If you’re experiencing an unplanned pregnancy and aren’t sure whether you’re ready to become a parent, you’re probably struggling with the next step. We believe that it’s important for you to be well-informed about your choices so that you can make the best decision for you. So in this article, we’re going over abortion vs. adoption as your pregnancy choices.
It can be challenging to decide what to do after you find out you’re pregnant. Both adoption and abortion are options for women who aren’t ready to become a mom, and they both come with different challenges.
What About Adoption?
In today’s adoptions, most women choose to have contact with their child and the adoptive family, and they get updates regularly. There’s no cost for you to choose adoption, and you may have access to free counseling and help with your living expenses.
It’s never too late in your pregnancy to decide on adoption, no matter if you’re just a few weeks along or are in the delivery room. You can begin creating an adoption plan that works for you, whatever your time frame is.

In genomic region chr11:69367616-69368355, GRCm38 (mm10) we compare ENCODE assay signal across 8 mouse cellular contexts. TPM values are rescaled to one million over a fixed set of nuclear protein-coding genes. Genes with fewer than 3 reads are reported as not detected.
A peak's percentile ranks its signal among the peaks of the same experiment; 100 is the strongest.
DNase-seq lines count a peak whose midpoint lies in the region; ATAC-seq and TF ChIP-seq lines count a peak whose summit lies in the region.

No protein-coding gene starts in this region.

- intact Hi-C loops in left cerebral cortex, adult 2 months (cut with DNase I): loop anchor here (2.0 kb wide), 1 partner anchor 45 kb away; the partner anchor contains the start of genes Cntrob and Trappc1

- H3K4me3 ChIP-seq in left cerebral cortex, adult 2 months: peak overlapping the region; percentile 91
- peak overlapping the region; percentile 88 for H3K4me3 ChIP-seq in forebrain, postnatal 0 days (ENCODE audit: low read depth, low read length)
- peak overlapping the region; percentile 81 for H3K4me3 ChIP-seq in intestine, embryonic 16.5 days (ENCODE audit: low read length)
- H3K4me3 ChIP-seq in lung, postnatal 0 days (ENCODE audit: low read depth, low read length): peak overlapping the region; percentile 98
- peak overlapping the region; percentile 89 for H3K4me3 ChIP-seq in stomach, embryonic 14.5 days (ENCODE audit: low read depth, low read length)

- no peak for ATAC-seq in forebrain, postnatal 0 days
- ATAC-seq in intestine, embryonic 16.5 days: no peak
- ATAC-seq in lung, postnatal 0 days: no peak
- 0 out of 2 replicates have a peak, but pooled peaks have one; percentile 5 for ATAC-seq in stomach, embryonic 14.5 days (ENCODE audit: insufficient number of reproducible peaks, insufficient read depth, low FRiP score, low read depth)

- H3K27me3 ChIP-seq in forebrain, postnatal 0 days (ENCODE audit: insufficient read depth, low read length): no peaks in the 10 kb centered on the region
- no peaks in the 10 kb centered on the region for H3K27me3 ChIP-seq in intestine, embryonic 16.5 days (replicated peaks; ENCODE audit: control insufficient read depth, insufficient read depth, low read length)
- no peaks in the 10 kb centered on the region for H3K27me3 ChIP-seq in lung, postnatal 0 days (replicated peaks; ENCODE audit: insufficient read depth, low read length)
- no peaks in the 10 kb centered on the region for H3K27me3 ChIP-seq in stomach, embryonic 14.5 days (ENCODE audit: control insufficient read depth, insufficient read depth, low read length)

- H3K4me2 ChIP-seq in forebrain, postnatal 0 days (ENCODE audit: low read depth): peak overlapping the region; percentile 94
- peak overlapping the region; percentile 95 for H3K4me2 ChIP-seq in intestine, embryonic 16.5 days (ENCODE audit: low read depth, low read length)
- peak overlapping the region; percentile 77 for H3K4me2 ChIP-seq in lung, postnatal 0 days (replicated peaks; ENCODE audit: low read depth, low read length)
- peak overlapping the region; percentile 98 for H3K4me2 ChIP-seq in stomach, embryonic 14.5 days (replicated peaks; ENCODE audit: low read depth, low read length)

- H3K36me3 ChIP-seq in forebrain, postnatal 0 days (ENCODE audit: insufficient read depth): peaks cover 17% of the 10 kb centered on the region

You can choose the adoptive family based on the kind of life you want for your baby. By working with a professional like Lifetime Adoption, you’re able to view adoptive family profiles online until you find a good fit. Once you choose to “match” with an adoptive family, you can begin getting to know them and decide on the details of your adoption plan.
Your adoption decision isn’t final until you legally consent to the adoption, which usually happens 24-72 hours after the birth of your baby. Read about the options you have with modern adoption.
What About Abortion?
Most of the time, abortions are done during the first trimester. The costs of abortion can range from $500-$2000, depending on several factors.
You might have to inform your parents or get counseling before having the procedure done, and might also have a waiting period. It’s recommended to make this decision early in your pregnancy since the procedure can become more complicated if you’re further along than 14 weeks.
The procedure can be done through surgery or medication, depending on your health and how far you are. With either surgery or medication, your risk of having medical complications is pretty low. However, it increases for later abortions. A few of the medical complications of abortion include inflammation, bleeding, infection, and damage to your cervix or surrounding organs. Take some time to learn the facts of abortion.
By learning more about your pregnancy choices, you’ll be able to make an educated decision.